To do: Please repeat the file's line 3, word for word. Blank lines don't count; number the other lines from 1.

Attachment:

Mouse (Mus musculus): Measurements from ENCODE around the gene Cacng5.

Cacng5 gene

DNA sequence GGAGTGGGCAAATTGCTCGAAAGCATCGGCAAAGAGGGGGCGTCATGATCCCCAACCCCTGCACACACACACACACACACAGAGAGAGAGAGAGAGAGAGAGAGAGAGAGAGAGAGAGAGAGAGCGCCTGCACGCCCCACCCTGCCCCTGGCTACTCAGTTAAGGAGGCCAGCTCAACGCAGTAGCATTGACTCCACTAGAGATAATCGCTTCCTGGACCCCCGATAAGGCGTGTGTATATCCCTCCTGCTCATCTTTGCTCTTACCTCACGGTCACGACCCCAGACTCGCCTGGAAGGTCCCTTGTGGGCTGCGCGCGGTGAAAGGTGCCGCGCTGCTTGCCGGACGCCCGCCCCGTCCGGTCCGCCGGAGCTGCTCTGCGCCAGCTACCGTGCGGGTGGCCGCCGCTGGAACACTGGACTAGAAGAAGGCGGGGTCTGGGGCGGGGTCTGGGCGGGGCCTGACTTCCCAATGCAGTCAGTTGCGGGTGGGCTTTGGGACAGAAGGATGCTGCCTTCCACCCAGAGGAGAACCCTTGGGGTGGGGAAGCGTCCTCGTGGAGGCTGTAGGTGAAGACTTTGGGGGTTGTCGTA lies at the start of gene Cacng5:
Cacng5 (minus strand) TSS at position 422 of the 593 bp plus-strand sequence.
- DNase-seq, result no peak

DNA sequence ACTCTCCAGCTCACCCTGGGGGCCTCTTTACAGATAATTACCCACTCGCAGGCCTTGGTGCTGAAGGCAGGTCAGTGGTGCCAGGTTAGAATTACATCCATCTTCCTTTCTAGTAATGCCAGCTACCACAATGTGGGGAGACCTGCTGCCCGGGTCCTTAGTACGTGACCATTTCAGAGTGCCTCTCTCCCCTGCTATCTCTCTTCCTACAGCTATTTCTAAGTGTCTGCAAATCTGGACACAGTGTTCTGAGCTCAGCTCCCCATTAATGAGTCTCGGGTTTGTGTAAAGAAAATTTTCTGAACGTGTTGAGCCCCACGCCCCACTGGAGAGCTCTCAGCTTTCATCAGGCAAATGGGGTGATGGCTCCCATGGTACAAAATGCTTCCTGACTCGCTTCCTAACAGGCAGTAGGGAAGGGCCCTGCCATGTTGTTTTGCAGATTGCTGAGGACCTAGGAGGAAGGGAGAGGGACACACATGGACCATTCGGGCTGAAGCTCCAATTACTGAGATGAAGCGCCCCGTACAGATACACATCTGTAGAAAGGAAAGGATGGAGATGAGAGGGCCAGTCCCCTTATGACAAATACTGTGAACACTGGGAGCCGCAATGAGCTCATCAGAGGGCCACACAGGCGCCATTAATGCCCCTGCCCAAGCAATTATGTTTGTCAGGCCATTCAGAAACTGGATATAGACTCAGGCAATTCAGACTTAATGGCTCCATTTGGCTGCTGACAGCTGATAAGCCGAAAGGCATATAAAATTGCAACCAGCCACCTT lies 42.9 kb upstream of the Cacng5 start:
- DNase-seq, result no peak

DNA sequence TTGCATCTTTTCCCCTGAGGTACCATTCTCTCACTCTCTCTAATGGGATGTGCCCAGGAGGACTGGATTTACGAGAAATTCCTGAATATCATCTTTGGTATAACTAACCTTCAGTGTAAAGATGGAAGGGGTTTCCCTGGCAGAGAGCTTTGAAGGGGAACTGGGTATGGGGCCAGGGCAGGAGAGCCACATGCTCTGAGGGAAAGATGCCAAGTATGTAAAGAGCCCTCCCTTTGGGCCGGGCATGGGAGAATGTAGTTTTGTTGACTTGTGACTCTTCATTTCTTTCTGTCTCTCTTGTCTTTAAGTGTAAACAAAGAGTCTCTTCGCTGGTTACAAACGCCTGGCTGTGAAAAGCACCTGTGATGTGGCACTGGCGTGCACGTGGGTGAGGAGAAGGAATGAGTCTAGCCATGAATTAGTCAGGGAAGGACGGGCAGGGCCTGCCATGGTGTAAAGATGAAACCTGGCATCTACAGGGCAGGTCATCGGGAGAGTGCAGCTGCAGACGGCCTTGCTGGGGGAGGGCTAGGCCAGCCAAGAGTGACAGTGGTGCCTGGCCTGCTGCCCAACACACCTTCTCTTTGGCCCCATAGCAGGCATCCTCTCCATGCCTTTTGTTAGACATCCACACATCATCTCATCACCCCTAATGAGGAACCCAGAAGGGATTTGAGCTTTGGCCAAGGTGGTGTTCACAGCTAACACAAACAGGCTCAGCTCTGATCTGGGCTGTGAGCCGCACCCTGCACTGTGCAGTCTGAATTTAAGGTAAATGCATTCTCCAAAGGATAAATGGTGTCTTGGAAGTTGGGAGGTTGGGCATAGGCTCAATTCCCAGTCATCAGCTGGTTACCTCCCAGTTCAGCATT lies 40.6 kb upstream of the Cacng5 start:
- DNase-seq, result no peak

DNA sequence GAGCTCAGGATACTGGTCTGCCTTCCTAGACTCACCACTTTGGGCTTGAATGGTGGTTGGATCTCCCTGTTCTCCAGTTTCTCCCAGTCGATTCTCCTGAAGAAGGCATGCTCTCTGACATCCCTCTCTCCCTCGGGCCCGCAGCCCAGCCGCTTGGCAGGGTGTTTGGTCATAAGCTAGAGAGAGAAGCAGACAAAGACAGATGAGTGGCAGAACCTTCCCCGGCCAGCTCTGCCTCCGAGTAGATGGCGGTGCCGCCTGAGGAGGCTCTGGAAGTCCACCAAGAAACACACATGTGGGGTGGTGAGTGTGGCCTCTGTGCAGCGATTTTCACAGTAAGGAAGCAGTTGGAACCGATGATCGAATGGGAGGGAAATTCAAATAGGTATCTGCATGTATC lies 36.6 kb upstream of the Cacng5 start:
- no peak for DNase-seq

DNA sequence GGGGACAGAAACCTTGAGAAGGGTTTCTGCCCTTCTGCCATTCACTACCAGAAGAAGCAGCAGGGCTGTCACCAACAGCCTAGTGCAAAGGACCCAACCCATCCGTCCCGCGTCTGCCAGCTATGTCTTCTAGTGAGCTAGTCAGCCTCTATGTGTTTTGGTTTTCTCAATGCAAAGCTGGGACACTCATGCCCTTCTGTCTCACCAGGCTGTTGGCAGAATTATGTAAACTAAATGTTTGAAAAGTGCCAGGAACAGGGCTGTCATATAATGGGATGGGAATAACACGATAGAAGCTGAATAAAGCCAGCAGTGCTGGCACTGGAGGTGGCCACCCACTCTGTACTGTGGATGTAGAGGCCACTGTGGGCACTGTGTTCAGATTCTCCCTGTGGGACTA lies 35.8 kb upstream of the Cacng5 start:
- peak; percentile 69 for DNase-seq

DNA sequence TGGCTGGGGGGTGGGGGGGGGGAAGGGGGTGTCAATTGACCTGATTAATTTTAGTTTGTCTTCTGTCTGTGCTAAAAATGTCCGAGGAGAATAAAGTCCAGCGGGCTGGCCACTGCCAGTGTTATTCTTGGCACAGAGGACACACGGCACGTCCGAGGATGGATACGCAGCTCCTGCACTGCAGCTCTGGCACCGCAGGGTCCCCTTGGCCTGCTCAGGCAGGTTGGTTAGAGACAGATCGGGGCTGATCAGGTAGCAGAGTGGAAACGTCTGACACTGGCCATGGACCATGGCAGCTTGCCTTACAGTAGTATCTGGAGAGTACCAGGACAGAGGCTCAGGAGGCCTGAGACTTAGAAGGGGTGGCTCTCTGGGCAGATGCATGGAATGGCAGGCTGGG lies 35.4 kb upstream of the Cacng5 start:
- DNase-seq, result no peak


DNA sequence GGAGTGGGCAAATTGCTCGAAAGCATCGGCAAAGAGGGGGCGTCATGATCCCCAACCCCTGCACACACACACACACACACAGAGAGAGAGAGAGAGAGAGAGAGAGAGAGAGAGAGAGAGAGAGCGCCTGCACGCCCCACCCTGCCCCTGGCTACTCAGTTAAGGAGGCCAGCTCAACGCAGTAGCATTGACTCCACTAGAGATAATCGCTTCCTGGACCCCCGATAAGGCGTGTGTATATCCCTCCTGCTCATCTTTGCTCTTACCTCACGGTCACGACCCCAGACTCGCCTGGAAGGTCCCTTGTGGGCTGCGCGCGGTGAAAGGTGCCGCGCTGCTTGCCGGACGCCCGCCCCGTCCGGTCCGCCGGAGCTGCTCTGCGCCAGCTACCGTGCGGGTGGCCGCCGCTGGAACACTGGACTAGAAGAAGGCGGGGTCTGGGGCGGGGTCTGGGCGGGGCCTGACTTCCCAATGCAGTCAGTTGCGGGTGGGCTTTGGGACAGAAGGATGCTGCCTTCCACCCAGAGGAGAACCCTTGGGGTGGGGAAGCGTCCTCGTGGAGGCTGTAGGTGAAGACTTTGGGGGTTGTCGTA lies at the start of gene Cacng5: